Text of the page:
Language Decay: Reality or Myth

Sophie Bond - Writer

It has been a well-known debate amongst linguists for years as to whether our language is getting worse, often referred to as language decay. You may have heard the comment ‘teenagers are ruining the language’ at least once in your lives; by using slang and abbreviations of the language. But is this just down to this generation of teenagers speaking ‘improper’, or has the language been changing for quite some time; generation after generation?

Let me take you back to the 18th century when a bunch of upper-class men decided their version of English was the proper way to talk and all the peasants with regional dialects are destroying the language. Unlike French and many other languages, we did not have a language academy to determine this for us; just a bunch of aristocrats pushing the concept of standardisation. Standardisation can be defined as the attempt to perfect and then fix a language to prevent it from deteriorating. Crazy, right? I mean it doesn’t take a genius to realise that language is constantly changing, for example 2010 was the year of OMG and LOL. This arose due to the introduction of mobile phones and texting in the 1990s, resulting in text speak. I don’t even want to think back to the time when ‘swag’ was prominent. Yet now we find teenagers using slang like ‘peng’; a synonym of good and great. In addition, we can see through Scottish social media such as Twitter that the written form is bringing out dialectal varieties (which I really struggle to get my head around when reading it). An easy example of this to understand would be ‘a’ for ‘I’.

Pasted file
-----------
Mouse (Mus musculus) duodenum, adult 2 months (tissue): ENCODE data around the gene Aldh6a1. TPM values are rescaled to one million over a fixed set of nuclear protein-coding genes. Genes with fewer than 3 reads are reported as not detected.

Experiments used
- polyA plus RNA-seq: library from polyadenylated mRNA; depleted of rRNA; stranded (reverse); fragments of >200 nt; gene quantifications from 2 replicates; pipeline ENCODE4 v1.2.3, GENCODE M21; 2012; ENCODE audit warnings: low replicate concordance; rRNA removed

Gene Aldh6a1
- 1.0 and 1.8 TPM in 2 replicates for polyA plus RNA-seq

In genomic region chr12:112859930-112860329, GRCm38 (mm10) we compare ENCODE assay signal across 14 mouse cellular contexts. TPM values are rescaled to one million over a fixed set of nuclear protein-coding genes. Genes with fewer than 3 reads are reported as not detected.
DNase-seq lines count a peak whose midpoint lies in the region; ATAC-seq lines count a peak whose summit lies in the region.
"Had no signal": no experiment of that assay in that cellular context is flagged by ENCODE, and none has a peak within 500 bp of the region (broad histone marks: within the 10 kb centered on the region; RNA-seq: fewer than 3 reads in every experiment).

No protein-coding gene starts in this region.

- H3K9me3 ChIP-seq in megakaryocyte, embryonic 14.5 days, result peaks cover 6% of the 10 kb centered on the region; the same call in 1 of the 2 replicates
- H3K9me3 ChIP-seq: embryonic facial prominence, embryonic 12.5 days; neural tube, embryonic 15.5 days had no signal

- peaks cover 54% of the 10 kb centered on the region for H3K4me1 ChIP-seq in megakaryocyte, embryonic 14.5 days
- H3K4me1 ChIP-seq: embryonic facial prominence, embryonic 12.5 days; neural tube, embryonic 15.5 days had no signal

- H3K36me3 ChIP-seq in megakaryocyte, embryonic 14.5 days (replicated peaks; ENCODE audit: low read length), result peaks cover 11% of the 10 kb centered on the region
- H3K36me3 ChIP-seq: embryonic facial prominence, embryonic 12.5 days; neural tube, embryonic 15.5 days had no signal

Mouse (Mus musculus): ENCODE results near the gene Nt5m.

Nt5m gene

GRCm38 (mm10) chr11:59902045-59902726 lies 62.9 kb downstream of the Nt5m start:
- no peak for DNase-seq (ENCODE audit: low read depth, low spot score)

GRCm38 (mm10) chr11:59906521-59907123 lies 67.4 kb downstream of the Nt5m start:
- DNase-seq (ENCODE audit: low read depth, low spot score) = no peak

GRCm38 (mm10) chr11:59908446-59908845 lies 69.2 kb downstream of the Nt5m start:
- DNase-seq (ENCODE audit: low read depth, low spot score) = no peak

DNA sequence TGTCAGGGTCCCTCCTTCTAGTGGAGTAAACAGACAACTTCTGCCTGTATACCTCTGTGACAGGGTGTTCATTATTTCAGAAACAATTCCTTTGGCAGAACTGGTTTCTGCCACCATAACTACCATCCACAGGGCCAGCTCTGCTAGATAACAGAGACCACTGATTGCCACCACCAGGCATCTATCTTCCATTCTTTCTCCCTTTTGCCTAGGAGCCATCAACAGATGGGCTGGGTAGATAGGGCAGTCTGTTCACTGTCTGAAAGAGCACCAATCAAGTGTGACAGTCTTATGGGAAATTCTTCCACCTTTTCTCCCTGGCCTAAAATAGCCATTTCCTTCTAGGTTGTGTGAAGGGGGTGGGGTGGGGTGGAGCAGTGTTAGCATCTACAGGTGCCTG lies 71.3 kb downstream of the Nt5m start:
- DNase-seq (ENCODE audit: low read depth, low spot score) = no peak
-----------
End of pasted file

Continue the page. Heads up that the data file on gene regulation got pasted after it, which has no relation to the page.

The stigma attached to teenagers when it comes to language change is extremely derogatory. There have been opinions that it will make the generation struggle to find employment because it sounds ‘uneducated’ which just simply is not true. There is a BBC article from 2013 where a school in Croydon banned their students from using slang to prepare them for jobs and universities; many people in the comment section disagree and say it is wrong. Adrienne Lafrance (2016) states in her article that teenagers are blamed for ‘debasing linguistic standards’ when it has been found that teenagers don’t affect the language as much as is portrayed. She quotes linguist Mary Kohn who found that people of all ages contributed to long lasting language change, not just teens. This ultimately suggests that teenagers are not the only influence on this apparent negative change, so why is the stigma still attached to this generation?


The process of standardisation occurred in the 18th Century, after Caxton brought the printing press to England and Samuel Johnson wrote the first large English dictionary comprised of 40,000 words in 1755. The mass production of texts meant that there had to be a standard to use as guidelines because, unlike before when texts were hand copied, there was no human error. Culpeper (1966) refers to this as the chancery standard which was based on the London dialect that also replaced French in the legal and governmental system after the French reign following the Norman Conquest in 1066. It is likely that the status of this variety, and the class of the people in these official professions who spoke it decided that it was superior to any dialectal variety from the rest of the UK. In present day this variety is known as Received Pronunciation (RP), but the amount of people using it is decreasing. The Queen’s speech is often associated with RP, but studies such as Jonathan Harrington et al (2000) and their study of the Queen’s Christmas broadcasts over the decades, suggests that she is converging towards a more southern pronunciation. Even the Queen has acquired regional dialect features, so why is this stigma still embedded in our society?